Here are technology items to stay current with: equipment (editing on old software is slower, so you charge more, and bid too high) editing software / file type knowledge (unfamiliar with the new file extensions for flash? this scares clients) delivery methods (still have "fed-ex" on your rate card? you look outdated)
Solution: Hire someone to visit your studio once every 6 months for a tune-up. Have them update your software, show you new editing features, check sound quality, and set you up for new file types.
Story: At a recent voice over event, I was re-acquainted with a lot of old-timers who told me, "I'm not getting the amount of work I used to get!" Funny, I thought they hadn't marketed to me in years and subsequently I had forgotten about them and how talented they are.
Trust me: there is a reason why major retailers (Honda, Sears, McDonalds,...) continue to promote themselves. If they don't, competitors will eventually take over. IT'S THE SAME THING IN VOICE OVER.
Many old-times got all their work from a few clients and/or agents. But things change. Sometimes suddenly. Are you prepared? Or do you rely on a few select clients (who could suddenly go out of business), and meanwhile you're not prepared to market?
Here are marketing to stay current with:
marketing frequency (do you think single marketing efforts are still enough?) marketing types (do you think business cards are still all you need?) marketing messages (still trying to be a jack of all trades?) marketing quality (perforated edged, matrix printed business cards don't work today)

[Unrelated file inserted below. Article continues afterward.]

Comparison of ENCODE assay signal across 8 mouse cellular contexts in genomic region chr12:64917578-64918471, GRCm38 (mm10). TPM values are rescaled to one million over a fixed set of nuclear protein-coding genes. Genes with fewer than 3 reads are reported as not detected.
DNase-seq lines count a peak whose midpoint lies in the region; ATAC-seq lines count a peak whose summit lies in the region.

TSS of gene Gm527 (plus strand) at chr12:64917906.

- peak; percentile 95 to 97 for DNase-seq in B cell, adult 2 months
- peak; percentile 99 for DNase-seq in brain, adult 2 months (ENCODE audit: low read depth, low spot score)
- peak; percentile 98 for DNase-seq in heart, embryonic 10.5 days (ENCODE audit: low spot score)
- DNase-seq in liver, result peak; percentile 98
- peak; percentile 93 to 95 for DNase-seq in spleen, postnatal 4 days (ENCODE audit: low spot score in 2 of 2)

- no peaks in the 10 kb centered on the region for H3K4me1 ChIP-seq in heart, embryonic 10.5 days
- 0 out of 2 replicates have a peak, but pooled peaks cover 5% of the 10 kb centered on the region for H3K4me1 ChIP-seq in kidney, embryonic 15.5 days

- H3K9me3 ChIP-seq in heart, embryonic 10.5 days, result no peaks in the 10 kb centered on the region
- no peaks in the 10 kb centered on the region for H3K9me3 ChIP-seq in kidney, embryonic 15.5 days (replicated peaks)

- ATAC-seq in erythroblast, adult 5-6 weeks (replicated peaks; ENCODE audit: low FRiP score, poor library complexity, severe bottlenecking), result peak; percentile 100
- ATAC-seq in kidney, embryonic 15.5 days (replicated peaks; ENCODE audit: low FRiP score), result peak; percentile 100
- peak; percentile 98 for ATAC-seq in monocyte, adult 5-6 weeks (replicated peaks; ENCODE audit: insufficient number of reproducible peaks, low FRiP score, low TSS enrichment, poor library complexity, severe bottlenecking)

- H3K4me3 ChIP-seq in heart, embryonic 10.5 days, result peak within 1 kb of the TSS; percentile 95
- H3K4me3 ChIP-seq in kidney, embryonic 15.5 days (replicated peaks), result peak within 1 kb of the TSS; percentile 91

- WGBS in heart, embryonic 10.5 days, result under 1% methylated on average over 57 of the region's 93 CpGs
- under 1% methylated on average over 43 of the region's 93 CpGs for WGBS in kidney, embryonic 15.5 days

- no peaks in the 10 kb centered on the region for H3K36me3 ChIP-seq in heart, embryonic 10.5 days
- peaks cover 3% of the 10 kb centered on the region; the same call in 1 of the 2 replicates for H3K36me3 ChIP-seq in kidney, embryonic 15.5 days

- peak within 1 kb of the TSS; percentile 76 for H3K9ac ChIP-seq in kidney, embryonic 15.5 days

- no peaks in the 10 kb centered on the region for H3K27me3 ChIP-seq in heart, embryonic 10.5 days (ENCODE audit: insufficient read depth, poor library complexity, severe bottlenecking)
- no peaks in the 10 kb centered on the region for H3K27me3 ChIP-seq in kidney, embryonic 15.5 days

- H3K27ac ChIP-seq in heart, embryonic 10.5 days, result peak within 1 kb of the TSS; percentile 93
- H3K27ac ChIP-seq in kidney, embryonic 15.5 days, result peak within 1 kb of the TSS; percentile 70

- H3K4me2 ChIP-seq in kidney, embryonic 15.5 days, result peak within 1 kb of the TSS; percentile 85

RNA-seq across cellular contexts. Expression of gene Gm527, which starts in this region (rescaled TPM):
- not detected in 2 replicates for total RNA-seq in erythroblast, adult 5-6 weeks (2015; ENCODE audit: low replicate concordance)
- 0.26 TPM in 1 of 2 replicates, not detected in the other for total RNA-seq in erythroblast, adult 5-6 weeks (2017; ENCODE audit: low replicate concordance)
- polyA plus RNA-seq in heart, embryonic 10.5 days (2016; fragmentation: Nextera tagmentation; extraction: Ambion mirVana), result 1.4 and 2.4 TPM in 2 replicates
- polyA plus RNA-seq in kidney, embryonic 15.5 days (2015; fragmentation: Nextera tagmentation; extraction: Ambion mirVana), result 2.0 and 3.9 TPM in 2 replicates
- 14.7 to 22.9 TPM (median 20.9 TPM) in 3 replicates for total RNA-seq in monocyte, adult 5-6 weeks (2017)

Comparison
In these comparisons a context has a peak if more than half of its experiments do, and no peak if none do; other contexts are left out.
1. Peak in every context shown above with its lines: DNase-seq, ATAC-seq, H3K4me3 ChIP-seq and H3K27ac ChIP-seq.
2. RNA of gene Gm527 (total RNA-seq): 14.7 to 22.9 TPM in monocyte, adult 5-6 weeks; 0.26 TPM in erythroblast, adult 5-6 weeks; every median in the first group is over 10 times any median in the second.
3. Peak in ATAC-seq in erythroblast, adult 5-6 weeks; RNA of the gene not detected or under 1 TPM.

Solution: hire someone who knows voice over marketing to review your business plan (do you even have one? if you want to grow, you should have one). take a workshop at edge or even at a local college.
Story: One of our clients got VERY upset with a voice talent who we hired recently. So upset, they chose to replace him with another talent! Obviously we won't hire that talent anymore. But the weird thing is that the voice talent didn't even realize what they did wrong!
Face it: our little industry has grown up. It's now a big, professional industry complete with a set of do's and don't's. And sure, as with anything, as time goes by, there are more and more changes. So for those of you who are beginning your voice over career, you MUST LOOK PROFESSIONAL from the start. And for those of you already immersed in the industry, you MUST CONTINUE looking professional. If you don't, you chance losing clients.
You MUST always stay on top of: appearing professional (the jargon, the sequence of events,...) dealing with corporate types: knowing when to ask which questions the general in's and out's of the industry the ever-changing politics of the industry (unions, agents,....)
Solution: Study the industry. Speak with folks who are in it. Read books. DO WHAT YOU CAN to come across business-like. This makes a BIG difference in the amount of work you get.